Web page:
To determine the characteristics of gastric residuals in very low birth weight (VLBW;
<or=1500 g birth weight) infants with and without necrotizing enterocolitis (NEC).
Case-control study compared 51 VLBW infants who had proven NEC (pneumatosis intestinalis,
portal venous gas, and/or perforation; excluding spontaneous gastrointestinal perforations)
with 102 control subjects (without suspected or proven NEC) who were matched for birth
weight, gestational age, race, and sex and were born January 1996 to December 2001.
The age in days at diagnosis of NEC was identified in infants with NEC, and feeding
characteristics were recorded for the previous 6 days. Feeding characteristics were
recorded for control subjects for the corresponding time period.
The median birth weight was 822 g and median gestational age was 26 weeks in both
groups. Feeds were started on the fifth day, with a planned increase to full feeds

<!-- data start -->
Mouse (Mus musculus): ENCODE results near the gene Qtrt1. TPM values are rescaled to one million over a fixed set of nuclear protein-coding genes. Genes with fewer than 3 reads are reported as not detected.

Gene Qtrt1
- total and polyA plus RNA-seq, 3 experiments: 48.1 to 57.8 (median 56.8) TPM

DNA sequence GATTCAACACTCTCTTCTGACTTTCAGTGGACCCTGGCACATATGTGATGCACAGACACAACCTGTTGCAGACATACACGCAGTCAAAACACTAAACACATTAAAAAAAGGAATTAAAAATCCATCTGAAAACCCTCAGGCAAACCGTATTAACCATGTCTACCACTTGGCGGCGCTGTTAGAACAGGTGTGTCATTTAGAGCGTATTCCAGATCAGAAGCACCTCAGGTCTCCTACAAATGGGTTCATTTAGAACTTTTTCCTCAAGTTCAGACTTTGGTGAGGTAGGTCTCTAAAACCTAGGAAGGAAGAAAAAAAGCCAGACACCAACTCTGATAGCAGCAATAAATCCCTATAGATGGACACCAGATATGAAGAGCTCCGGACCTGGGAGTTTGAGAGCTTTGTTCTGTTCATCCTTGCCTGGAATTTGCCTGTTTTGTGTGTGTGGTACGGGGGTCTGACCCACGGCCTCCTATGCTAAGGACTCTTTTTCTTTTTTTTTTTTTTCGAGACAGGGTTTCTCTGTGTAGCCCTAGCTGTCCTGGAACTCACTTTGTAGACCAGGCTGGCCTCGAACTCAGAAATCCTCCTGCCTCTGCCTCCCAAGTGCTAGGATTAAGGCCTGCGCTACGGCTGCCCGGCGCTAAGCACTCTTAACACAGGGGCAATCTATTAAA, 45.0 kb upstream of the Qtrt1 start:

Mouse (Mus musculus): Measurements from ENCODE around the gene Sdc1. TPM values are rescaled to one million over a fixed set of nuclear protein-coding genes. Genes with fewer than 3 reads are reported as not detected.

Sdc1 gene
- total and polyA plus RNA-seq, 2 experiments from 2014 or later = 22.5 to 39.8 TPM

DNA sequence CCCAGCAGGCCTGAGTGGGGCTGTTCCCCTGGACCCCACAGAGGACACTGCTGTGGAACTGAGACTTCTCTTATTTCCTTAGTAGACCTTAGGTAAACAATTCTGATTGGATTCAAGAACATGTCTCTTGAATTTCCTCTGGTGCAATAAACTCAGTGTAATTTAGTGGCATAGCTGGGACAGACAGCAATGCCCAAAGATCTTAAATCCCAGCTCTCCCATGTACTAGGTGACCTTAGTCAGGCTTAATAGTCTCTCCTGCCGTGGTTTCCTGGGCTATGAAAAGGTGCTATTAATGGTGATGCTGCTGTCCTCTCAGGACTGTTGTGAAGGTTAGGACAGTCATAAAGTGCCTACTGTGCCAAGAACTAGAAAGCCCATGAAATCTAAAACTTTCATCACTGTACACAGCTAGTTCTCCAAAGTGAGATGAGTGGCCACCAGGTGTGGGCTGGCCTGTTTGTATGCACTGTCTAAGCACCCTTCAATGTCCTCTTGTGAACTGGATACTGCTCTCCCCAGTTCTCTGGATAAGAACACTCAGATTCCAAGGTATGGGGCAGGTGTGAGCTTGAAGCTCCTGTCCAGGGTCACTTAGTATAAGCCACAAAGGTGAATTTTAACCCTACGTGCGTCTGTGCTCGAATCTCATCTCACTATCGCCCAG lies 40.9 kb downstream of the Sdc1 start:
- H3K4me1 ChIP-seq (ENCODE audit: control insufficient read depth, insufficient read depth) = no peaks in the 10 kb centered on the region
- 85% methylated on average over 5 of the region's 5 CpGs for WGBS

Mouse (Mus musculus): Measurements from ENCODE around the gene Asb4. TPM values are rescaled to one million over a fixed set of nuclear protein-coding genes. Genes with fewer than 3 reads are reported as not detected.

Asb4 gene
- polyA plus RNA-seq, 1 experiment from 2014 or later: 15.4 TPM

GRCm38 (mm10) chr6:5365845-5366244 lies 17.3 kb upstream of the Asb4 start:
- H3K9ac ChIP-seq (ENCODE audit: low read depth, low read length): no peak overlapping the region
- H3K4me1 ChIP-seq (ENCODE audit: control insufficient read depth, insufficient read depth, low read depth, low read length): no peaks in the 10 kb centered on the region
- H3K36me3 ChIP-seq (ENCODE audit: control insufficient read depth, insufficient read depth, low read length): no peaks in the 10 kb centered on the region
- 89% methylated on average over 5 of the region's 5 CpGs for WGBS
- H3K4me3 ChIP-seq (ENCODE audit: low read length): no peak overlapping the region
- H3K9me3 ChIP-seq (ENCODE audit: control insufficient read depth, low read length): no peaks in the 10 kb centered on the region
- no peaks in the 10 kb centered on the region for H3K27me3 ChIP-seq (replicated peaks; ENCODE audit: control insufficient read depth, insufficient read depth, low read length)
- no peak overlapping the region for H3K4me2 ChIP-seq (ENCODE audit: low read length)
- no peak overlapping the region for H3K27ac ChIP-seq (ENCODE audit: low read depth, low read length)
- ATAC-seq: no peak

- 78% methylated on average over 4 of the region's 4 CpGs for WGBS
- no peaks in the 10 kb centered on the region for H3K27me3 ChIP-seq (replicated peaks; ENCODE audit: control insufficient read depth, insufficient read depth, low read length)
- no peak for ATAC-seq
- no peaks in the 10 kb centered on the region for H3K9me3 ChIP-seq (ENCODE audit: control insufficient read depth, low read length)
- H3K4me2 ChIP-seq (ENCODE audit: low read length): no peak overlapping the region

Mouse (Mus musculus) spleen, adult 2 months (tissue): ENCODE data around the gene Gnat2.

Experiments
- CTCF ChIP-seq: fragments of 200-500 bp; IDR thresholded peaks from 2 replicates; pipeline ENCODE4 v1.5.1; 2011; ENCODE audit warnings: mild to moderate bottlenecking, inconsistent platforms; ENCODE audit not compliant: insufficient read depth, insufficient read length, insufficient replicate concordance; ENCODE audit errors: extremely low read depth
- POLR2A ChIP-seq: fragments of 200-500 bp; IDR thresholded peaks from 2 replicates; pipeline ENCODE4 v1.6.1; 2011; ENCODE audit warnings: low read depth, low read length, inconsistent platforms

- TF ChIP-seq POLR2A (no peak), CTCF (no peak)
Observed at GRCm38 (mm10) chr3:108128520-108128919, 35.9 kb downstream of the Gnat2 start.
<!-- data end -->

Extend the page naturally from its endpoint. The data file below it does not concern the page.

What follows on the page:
over 10 days (median) in both groups. Median time to full feeds was 13 days in both
groups. Median age of onset of NEC was day 24. The total residuals as a percentage
of total feed volume (the primary outcome), maximum residual in the previous 6 days,
maximum residual as a percentage of the feed, maximum residuals over the 6 days, and
the percentage of feeds with residuals were higher in the NEC group. The maximum residual
(median [25th-75th centiles]) was as follows: control subjects: 2 mL per feed (0.5-3.5)
or 14% of a feed (4-33); NEC group: 4.5 mL per feed (1.5-9.8) or 40% of a feed (24-61).
The total residuals as percentage of feeds and the average of maximum residuals increased
in the NEC group from the first 3 days to the 3 days before diagnosis of NEC, but
a similar increase was not noted for control subjects.
VLBW infants who developed NEC had more gastric residuals. However, there was overlap
with the normal control subjects. Of the gastric residual data, the maximum residual
seems to be the best predictor for NEC in the subsequent days.